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Ethical, Legal, and Social Implications of Generative AI (GenAI) in Healthcare

Publication Date:
Updated:

Collection Editor(s):

Collection Editor(s)
Name & Degree
Kristin Kostick-Quenet, PhD
Work Title/Institution
Assistant Professor, Center for Medical Ethics and Health Policy, Baylor College of Medicine

Introduction

The co-evolution of computational processing power and neural network models has made revolutionary developments in generative artificial intelligence (GenAI) possible. One type of GenAI, large language models (LLMs), are disrupting a wide range of industries, including healthcare. LLMs are trained on large corpora of natural human language to predict and generate text (in chatbot form) that persuasively conveys contextual and semantic understandings. They are also being used to discover patterns in other types of data, such as genomic data, and enable the integration of multiple data types in ways that far surpass our previous capabilities. 

Although few hypothesized uses are ready for application, GenAI suggests many potential benefits for healthcare, including clinical decision support, enhanced patient communication and engagement, streamlined clinical documentation and reduced administrative workloads for healthcare professionals, assisted candidate gene prioritization and selection, and accelerated drug…

The co-evolution of computational processing power and neural network models has made revolutionary developments in generative artificial intelligence (GenAI) possible. One type of GenAI, large language models (LLMs), are disrupting a wide range of industries, including healthcare. LLMs are trained on large corpora of natural human language to predict and generate text (in chatbot form) that persuasively conveys contextual and semantic understandings. They are also being used to discover patterns in other types of data, such as genomic data, and enable the integration of multiple data types in ways that far surpass our previous capabilities.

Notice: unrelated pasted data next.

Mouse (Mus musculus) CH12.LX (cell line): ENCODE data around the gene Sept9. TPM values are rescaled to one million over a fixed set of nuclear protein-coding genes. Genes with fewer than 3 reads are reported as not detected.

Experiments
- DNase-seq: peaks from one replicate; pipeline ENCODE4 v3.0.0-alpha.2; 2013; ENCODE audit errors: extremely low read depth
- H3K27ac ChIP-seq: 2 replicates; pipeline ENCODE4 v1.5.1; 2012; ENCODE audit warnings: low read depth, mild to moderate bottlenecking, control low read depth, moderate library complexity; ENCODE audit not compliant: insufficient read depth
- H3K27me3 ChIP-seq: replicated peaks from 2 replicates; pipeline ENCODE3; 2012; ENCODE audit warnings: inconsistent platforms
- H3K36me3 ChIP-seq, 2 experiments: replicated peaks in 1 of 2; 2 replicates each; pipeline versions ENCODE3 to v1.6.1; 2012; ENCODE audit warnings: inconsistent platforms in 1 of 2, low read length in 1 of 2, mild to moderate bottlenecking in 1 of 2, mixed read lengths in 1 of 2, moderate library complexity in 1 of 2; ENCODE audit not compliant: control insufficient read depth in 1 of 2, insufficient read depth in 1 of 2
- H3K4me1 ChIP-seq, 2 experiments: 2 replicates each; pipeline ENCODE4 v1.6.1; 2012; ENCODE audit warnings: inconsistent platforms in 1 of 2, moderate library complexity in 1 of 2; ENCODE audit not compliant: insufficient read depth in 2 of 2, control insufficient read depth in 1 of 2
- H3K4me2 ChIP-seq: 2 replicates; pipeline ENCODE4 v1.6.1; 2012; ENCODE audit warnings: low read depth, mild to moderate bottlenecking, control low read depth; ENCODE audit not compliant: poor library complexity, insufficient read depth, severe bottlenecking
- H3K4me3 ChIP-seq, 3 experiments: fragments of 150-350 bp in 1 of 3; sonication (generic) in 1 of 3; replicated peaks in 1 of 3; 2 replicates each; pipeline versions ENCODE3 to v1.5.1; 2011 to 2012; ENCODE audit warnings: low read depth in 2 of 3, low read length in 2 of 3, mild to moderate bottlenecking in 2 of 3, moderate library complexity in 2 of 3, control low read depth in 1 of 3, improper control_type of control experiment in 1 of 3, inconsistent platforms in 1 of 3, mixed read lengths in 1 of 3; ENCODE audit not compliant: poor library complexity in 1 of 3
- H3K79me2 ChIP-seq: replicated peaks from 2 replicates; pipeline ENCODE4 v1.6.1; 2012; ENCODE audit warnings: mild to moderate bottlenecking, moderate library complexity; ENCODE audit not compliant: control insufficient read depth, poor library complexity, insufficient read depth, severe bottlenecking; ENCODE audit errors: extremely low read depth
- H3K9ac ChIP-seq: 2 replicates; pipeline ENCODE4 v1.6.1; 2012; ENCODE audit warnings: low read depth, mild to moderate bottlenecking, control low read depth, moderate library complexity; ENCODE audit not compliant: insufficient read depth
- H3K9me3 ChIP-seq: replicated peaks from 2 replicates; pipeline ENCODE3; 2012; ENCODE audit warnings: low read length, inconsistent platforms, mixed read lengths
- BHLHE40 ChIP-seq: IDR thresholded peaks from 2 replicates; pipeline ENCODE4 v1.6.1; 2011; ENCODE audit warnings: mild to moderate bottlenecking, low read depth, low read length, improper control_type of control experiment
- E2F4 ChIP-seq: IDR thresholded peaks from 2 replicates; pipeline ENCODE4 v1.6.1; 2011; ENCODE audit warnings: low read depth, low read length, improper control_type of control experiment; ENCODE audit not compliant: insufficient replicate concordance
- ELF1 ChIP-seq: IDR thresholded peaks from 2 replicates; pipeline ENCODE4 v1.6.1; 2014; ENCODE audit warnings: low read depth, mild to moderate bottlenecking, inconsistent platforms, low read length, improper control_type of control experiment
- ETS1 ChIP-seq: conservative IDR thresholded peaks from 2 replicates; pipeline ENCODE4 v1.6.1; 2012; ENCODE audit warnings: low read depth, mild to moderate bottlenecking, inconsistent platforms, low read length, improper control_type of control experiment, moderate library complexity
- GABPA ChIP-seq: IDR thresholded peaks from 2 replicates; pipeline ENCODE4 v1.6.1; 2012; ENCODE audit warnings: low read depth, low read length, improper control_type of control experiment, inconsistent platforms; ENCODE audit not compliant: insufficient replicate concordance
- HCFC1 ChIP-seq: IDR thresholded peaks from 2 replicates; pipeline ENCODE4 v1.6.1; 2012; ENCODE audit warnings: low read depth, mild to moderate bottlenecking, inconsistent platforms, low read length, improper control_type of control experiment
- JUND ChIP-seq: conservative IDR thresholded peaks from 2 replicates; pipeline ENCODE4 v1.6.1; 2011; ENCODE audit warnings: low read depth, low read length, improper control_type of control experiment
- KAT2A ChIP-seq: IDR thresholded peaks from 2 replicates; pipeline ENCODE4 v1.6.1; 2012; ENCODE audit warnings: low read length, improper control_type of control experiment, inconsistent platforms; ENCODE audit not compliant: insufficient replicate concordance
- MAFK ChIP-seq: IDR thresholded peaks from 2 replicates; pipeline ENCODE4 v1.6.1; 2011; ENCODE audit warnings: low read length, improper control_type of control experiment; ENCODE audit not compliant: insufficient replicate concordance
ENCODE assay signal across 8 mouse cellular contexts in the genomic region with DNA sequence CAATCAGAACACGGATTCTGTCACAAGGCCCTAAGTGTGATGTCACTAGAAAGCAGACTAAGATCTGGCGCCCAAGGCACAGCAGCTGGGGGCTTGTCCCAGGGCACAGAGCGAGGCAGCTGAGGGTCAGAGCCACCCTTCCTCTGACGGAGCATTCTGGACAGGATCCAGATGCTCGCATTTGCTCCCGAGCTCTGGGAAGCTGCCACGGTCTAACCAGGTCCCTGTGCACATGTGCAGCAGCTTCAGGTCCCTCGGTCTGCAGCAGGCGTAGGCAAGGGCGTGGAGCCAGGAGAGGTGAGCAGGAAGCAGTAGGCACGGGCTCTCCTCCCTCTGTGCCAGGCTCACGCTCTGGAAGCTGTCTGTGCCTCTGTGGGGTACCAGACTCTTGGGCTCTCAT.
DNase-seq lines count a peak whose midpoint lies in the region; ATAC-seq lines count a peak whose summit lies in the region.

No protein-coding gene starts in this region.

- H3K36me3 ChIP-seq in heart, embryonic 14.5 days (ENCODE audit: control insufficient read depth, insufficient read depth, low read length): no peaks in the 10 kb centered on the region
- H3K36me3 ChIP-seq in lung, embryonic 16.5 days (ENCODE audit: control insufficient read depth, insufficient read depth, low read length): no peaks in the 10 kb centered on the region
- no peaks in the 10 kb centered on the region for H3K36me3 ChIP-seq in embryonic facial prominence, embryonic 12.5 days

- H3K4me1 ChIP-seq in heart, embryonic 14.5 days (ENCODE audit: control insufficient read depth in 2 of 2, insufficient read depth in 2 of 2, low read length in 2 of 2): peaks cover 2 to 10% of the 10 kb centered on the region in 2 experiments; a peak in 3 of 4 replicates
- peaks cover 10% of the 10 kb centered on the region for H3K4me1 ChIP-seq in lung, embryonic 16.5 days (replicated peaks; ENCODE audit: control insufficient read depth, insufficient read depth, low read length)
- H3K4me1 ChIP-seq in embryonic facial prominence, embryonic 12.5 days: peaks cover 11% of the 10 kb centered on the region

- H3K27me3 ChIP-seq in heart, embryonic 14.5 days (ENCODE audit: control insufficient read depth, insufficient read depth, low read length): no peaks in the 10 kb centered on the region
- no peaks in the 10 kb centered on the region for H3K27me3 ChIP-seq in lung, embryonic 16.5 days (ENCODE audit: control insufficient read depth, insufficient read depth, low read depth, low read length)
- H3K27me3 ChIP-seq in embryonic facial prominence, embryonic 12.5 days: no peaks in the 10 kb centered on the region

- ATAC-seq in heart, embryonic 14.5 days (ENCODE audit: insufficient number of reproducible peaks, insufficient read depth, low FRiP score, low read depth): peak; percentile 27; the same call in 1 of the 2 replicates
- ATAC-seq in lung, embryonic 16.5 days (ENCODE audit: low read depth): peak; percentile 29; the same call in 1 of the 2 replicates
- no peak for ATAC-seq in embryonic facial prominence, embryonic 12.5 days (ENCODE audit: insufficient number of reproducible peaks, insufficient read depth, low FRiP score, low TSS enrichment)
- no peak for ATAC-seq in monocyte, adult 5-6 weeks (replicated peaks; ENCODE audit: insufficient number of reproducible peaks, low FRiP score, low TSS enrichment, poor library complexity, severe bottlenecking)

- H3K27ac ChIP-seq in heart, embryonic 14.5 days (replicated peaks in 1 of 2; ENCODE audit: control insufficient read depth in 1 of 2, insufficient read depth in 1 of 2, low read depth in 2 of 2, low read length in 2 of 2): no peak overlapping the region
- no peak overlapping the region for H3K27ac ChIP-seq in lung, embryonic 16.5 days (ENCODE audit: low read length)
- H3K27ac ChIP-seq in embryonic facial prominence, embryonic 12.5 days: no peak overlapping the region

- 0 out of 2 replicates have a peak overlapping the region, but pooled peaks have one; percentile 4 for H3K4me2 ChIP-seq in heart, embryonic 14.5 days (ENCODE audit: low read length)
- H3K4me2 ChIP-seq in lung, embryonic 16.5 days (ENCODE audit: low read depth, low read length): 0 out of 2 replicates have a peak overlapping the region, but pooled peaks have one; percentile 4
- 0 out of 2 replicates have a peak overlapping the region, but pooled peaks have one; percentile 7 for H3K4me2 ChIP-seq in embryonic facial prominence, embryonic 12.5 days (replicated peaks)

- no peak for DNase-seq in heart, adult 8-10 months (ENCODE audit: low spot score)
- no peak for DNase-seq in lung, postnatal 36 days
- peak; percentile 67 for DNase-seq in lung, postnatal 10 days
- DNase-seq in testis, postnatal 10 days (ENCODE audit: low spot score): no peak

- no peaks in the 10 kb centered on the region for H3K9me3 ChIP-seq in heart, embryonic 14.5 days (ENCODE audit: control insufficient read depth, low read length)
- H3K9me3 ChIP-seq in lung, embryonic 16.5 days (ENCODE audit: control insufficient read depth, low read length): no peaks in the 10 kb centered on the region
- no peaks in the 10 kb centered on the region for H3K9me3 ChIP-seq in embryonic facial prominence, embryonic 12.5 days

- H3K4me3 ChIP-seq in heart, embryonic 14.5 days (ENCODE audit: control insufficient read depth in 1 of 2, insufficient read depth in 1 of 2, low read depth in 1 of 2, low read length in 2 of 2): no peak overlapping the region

Although few hypothesized uses are ready for application, GenAI suggests many potential benefits for healthcare, including clinical decision support, enhanced patient communication and engagement, streamlined clinical documentation and reduced administrative workloads for healthcare professionals, assisted candidate gene prioritization and selection, and accelerated drug discovery. While these emerging tools may improve care, their ethical, legal, and social implications (ELSI) remain unclear. 

At the time of writing, no GenAI systems have been reviewed by the US Food and Drug Administration (FDA) and regulatory frameworks are unequipped to address two novel features of GenAI: 1) its ability to adapt and improve performance over time or in response to changing conditions and 2) its capacity for continuous learning through unsupervised, “autodidactic” self-teaching. These features make GenAI a “moving target” that potentially requires new regulatory approaches.